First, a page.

I think what has so many fans of the game so upset is that in most sports it is about the challenge. I'm sure Lance Armstrong could have earned just as much money in endorsements this year without risking his legacy in the Tour de France. It is impossible, however, to imagine him doing so.

That the rules have become different in racing will have a large impact on the long-run health of the sport.

Nick Willett
Getzville, N.Y.

Colt's owners did right by their horse

Accusing Pat and Roy Chapman of going for the money by retiring Smarty Jones to stud could not have been more off the money.

If the Chapmans' main interest were money, they would have gone to an Irish or Arab buyer, allowed Smarty to be shuttled between Northern and Southern hemispheres, and cover 120 to 150 mares at each station. That would have locked in another $100 million to $150 million into the coffers.

The Chapmans paid their dues, and their bills, for 20 years before Smarty came along, filling fields and keeping tracks open. These kinds of people are a credit to the game.

Anyone who has been around horses knows chronic foot bruising is not going to improve for the long term. Unfortunately but true, yes, trainers do give them time off and keep going. Sometimes simple economics makes it necessary. But they aren't doing the horse or owners any favor.

Smarty was lucky enough to have the horsemen and owners who went against what they wanted and looked reality in the eye by retiring him.

Julia Wright
Bear, Del.

Jockey says no slight meant to Louisiana race fans

I write in regard to the Aug. 1 letter "Meche's remark hits a little close to home."

If I offended any Louisiana racing fans, I would like to apologize. My remarks were in regard to the race in question, which caused my suspension from racing for one year. I continue to defend the race by stating I did what I thought was best for myself and the horse I was riding.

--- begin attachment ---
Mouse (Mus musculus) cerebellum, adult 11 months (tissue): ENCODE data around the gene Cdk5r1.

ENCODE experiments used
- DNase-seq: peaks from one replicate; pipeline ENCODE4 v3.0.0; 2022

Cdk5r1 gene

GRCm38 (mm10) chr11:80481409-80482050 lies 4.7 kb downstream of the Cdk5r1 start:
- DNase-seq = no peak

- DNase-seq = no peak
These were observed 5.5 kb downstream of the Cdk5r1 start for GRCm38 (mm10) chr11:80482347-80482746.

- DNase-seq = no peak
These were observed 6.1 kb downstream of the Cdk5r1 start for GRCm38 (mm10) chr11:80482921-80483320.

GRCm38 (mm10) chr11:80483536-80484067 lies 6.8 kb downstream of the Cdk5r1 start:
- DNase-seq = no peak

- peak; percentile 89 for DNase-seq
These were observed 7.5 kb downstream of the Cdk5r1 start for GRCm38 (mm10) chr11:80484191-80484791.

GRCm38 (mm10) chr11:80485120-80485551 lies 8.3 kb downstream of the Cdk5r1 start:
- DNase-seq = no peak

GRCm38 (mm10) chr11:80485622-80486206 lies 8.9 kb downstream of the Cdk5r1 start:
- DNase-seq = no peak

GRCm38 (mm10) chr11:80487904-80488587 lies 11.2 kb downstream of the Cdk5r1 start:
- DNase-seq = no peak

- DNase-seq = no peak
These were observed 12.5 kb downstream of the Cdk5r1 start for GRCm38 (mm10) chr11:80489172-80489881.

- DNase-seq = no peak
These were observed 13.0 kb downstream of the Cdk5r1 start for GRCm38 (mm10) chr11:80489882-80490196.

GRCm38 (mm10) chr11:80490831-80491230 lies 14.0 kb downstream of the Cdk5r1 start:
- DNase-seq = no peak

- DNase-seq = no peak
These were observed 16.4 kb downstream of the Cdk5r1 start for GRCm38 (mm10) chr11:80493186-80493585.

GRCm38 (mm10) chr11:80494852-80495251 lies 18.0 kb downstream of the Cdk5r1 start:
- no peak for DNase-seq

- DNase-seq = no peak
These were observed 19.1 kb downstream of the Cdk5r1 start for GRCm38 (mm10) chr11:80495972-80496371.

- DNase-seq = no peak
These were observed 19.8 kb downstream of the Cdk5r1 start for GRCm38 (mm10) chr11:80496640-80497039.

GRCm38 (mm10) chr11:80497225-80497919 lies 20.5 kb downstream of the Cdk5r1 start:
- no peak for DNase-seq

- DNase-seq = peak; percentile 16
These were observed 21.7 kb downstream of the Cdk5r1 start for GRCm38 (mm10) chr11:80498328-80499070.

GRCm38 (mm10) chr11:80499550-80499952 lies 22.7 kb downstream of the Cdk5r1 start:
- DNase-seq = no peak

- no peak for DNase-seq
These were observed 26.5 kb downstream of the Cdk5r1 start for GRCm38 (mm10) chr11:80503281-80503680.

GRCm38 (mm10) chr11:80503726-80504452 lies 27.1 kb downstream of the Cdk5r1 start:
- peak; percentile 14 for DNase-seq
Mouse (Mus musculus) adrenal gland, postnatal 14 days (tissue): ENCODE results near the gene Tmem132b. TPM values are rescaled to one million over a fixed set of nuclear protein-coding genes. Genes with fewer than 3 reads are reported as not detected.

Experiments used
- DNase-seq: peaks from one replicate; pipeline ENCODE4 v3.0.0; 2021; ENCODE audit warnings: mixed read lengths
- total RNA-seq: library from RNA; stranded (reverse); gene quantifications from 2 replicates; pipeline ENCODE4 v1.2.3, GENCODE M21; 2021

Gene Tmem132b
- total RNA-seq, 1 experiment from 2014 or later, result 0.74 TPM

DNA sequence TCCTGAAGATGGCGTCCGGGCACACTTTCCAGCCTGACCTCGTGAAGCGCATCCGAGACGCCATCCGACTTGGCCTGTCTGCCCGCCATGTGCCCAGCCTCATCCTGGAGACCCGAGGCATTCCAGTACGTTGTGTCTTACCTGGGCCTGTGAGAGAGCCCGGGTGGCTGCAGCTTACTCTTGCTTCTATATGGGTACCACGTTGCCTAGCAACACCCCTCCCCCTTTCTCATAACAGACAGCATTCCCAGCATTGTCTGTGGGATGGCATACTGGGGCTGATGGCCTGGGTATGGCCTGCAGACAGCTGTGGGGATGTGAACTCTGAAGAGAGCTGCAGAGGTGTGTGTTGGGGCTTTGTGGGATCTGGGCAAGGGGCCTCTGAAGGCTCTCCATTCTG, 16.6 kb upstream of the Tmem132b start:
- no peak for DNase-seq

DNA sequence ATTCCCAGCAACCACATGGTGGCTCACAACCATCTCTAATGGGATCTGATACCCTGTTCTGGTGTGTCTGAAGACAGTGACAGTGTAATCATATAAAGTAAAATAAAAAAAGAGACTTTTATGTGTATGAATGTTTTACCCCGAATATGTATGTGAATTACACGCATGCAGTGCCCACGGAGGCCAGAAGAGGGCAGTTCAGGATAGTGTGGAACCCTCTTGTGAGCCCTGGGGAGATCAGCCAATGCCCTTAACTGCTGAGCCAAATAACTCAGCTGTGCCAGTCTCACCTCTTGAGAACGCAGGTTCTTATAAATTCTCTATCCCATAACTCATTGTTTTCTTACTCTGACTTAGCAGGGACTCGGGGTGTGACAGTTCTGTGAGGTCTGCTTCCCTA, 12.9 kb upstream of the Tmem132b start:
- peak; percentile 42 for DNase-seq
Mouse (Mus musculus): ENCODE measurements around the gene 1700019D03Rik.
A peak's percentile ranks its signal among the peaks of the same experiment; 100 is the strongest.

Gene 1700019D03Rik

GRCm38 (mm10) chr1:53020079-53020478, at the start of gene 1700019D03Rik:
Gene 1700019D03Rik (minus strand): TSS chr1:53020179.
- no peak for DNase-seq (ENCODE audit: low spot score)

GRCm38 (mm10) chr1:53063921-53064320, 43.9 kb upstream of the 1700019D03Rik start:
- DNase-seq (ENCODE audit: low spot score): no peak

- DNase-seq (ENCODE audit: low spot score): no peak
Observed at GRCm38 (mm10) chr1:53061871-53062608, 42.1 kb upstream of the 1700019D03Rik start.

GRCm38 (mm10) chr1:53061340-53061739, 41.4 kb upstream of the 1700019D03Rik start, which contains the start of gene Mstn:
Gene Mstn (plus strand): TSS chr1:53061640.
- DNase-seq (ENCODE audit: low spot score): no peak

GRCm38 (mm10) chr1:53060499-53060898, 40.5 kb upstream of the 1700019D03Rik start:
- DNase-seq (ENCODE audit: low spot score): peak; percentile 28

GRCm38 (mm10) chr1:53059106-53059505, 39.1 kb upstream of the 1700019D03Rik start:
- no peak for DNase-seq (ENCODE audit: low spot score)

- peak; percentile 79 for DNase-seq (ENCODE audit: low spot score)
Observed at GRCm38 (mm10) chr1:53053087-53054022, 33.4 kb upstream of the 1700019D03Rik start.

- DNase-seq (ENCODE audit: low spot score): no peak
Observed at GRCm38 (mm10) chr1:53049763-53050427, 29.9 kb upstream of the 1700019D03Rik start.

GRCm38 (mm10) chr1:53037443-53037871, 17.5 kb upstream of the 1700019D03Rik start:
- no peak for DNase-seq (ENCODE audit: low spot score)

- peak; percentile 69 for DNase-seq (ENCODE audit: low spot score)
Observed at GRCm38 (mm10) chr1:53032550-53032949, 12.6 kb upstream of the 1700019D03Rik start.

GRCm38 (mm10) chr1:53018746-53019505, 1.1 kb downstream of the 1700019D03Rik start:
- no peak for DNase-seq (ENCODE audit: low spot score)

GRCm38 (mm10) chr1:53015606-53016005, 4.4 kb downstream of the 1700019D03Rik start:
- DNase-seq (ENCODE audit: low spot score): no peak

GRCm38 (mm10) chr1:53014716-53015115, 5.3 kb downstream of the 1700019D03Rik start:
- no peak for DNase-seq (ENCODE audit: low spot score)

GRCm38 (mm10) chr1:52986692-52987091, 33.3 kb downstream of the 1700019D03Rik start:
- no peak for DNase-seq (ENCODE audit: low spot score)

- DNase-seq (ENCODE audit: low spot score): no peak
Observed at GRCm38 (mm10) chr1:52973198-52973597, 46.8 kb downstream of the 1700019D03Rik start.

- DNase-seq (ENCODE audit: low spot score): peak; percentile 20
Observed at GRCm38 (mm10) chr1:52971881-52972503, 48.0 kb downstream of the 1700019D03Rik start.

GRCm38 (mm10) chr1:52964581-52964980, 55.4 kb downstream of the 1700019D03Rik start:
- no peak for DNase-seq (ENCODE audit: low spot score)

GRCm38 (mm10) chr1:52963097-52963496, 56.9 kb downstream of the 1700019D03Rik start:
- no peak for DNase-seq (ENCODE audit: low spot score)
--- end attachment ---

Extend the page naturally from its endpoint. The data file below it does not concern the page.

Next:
It's easy to watch a race and be a critic. I am curious to know how many races the letter-writer has ridden. I wonder if, while he is working, an ambulance follows him around, or if he has ever broken multiple bones while on the job.

I appreciate all my fans here in Louisiana, and other states, and thank them for all their support. I continue to look forward to a long and prosperous relationship in racing for myself and my fans.

Donnie Meche
Lafayette, La.

New Jersey gets full Cup, its bettors get empty glass

New Jersey doesn't allow its residents to bet offtrack, or use Internet services like Youbet.com, and the state is awarded a Breeders' Cup ("Monmouth signs BC agreement," Aug 11).

At some point somebody has to stick up for the bettors of New Jersey. Somebody has to put some pressure on the politicians to do something positive for the local horseplaying community. It seems to me all the laws have been passed to enable New Jersey to open up its own and other state's betting pools to the wagering public, but still offtrack options are nonexistent for the Jersey player.

Why, then, would the Breeders' Cup award the greatest horseplaying day of the year to a jurisdiction that seriously limits its citizens' access to playing horses? More pertinently, why wouldn't the Breeders' Cup demand that New Jersey step into the 21st century and provide offtrack access to betting pools for New Jerseyites before signing the contract?

Edmond Saskel
Jersey City, N.J.